Good job. I love it when a librarian comes through with real information and not just emotion.

5:41 AM  
Anonymous Yachira Gonzalez said...

Great post Heretical!

The "Reality Based Party" always has a tough time coming up with "just the facts."

You can imagine the plight of their poor patrons.

9:22 AM  
Anonymous Ed Merwin, Jr. said...

To paraphrase the old "A-Team" remark: "I love it when a good response comes together." Keep up the good work "Heretical"!

10:01 AM  
Blogger Oyarsa said...

You heretic! How dare you stand against the ALA's condemnation of the War in Iraq, etc! You ought to be drawn and quartered!

Just kidding. Nice response to your opponent's arguments. Like you, I agree that the ALA should stick to library related issues.

Like condemning Castro for imprisoning librarians and burning books know, the same think that would be happening in the US if it wasn't for us librarians.


I'll keep reading your writings. You have a new fan. :-)

10:51 AM  
Anonymous Bosnian Librarian said...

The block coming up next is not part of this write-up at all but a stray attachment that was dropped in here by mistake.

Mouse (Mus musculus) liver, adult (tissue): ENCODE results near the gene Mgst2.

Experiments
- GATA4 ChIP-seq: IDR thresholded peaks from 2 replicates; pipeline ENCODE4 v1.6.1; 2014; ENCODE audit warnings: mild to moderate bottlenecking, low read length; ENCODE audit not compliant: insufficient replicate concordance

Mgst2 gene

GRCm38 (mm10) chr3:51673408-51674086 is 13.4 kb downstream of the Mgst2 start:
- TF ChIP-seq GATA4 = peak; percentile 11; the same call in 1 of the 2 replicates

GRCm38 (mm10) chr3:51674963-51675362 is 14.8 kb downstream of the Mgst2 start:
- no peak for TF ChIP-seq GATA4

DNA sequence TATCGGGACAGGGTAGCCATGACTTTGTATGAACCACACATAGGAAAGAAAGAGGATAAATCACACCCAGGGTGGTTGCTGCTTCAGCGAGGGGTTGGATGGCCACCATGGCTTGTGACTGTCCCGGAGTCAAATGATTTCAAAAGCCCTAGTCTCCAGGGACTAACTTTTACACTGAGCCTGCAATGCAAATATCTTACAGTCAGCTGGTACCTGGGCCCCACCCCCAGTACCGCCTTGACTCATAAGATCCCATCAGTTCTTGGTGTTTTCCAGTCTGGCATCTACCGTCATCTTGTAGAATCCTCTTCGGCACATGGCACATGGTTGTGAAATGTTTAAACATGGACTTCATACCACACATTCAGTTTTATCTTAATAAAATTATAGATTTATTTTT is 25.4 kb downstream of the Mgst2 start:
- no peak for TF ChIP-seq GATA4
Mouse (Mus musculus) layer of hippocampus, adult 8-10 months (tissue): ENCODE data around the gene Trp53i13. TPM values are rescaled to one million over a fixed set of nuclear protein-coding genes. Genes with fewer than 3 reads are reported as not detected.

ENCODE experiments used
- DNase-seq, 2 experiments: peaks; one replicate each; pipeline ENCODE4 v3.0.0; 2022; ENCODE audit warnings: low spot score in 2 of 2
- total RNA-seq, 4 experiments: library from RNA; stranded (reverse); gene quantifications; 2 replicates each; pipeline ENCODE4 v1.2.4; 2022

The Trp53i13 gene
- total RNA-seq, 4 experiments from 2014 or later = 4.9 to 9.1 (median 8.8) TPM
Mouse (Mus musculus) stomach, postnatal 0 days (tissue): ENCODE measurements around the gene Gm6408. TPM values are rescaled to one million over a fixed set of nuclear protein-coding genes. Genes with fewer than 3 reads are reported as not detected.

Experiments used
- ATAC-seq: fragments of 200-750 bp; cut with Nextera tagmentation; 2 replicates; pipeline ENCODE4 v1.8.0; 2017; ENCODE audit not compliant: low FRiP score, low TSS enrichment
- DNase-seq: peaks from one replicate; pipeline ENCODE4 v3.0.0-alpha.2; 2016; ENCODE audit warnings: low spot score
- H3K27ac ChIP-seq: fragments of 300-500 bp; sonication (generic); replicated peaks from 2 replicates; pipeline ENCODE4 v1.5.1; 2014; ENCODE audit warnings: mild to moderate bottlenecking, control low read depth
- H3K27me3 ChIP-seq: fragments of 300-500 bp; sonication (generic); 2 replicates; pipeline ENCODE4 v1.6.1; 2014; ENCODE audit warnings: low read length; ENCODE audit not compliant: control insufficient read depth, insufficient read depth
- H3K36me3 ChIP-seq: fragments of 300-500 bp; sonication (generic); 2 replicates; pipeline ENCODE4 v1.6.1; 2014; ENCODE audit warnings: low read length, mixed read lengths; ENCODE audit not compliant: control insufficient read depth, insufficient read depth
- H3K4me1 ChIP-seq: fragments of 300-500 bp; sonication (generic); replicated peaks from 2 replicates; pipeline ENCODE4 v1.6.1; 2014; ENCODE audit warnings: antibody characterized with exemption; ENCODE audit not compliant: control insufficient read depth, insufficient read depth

I agree with you partialy, but some of the facts, in my opinion, are not that. Abu Ghraib was a torchure place during Sadam's dictatorship and that is the reason why some people condemn acting of US Armed Forces in the same way as this Butcher did. US should know better. What if they torchured an innocent person? And atleas one of them was. That's the way to create more enemies, in my opinion. It is nice to read the other side as well, and thank you for that. Still I want to ask you why US gov. never interveened in Bosnia or Somalia in this way, or the best example should be Rwanda? I know US was attacked. Still Iraq never attacked US. Afghanistan did in a way because it harboured Bin Laden, and probably still does. Still thank you for your writing. This is the way you show us how Librarians are peace builders and in a way 'freedom fighters'/P.S. I apologize for my English, still I hope you will understand since it is not my native language. Thank you.

11:59 AM